Discussion questions:______ask and answer

1. Do children in your country learn traditional songs which their grandparents also

know? What are these songs about? What instruments are used to play these songs?


2. Does your country have any traditional dances for special ceremonies at different times

of the year? Describe the dances and the traditional dance costumes.


3. In Britain, there is a long tradition of playing cricket and tennis in the summer and

football and rugby at other times of the year. What are the traditional sports in your

country? Is your country still good at these sports? Describe the traditional clothing.


4. Traditional food in Britain includes roast beef and Yorkshire pudding, fish & chips and

haggis while traditional drinks include beer (best bitter) and whisky. What traditional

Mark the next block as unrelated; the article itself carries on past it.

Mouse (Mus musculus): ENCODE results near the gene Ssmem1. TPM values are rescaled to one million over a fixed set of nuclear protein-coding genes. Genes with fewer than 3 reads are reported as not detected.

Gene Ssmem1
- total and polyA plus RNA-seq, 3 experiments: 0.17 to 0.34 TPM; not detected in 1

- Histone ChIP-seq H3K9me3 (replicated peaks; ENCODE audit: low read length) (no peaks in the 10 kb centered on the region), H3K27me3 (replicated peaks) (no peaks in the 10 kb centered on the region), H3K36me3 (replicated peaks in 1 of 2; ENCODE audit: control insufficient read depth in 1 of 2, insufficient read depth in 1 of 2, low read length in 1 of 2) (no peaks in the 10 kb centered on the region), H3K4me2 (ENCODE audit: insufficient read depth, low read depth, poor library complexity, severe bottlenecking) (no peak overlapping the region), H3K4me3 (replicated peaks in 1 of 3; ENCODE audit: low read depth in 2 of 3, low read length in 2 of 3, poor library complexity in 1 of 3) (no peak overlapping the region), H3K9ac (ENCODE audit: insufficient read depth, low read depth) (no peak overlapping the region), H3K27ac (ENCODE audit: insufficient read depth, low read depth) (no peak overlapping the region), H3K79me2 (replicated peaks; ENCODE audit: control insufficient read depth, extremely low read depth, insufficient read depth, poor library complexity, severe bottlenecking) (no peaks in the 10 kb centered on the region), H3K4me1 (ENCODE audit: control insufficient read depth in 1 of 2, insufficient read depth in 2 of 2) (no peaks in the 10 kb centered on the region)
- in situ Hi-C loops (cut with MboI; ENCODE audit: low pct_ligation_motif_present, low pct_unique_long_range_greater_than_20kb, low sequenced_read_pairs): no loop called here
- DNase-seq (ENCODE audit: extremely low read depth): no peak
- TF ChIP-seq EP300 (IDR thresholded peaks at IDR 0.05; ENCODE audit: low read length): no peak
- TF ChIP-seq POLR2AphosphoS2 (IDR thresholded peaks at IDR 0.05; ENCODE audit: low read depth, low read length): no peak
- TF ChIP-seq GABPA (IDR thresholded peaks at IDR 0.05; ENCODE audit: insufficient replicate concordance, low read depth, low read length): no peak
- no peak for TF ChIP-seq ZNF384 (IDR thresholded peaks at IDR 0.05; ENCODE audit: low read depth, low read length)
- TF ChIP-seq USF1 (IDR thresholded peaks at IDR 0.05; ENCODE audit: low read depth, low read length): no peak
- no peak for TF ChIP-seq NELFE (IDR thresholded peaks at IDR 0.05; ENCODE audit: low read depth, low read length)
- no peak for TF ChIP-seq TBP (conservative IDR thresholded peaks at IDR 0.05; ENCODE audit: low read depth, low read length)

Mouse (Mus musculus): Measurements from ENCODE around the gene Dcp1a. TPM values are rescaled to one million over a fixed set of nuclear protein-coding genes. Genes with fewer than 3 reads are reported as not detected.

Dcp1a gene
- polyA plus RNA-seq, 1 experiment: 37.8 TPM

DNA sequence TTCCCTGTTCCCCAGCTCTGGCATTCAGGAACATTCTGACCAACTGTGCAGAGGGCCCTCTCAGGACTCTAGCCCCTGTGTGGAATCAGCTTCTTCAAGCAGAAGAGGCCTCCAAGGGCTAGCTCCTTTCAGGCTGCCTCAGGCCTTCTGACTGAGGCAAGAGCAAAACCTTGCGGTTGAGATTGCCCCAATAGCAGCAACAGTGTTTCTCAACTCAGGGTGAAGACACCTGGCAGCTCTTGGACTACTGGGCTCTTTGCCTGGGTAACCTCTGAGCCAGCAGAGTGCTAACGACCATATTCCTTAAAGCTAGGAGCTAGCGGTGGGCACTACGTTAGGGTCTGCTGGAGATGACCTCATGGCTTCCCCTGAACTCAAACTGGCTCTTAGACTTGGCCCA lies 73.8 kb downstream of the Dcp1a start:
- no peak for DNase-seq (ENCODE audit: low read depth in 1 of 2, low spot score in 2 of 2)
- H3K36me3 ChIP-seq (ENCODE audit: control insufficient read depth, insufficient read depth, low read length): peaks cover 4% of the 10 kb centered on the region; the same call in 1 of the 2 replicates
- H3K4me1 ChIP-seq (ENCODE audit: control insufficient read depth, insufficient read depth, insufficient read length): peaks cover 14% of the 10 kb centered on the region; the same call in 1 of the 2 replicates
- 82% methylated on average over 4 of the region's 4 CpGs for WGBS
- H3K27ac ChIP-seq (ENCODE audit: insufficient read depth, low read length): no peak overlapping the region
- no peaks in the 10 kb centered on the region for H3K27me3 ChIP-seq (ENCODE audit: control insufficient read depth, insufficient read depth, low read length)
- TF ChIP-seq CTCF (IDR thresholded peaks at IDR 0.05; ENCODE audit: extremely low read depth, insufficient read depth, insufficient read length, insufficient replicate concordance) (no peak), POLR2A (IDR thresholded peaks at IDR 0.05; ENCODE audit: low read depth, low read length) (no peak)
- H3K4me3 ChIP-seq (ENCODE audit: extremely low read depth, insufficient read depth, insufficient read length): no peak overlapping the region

food and drinks do you have in your country?


5. In Britain, when you are invited to a dinner party, it is traditional to bring a bottle of

wine and flowers or chocolates for the hostess. It is normal to arrive on time, but not

too early. What happens in your country?


6. London businessmen used to wear grey suits and bowler hats. They also carried

umbrellas and read The Times newspaper. What is the traditional image of

business people in your capital city?


7. In very traditional British schools, the pupils stand up when the teacher enters the

room. Teachers used to wear square black hats and long black gowns. It is also

traditional to have school assemblies before morning lessons and to sing a special

school song at the end of term. Do schools in your country have similar traditions?


8. In the British calendar, the traditional ceremonies include Hogmanay (the Scottish

New Year), pancake day in February, dancing on 1st May and bonfire night in

November when we burn an effigy of the man who tried to blow up Parliament.

When are the traditional ceremonies in your country and what happens?


9. Describe a traditional wedding ceremony in your country.


10. Describe the traditions relating to your country’s Royal Family, Centre of Government

or System of Justice.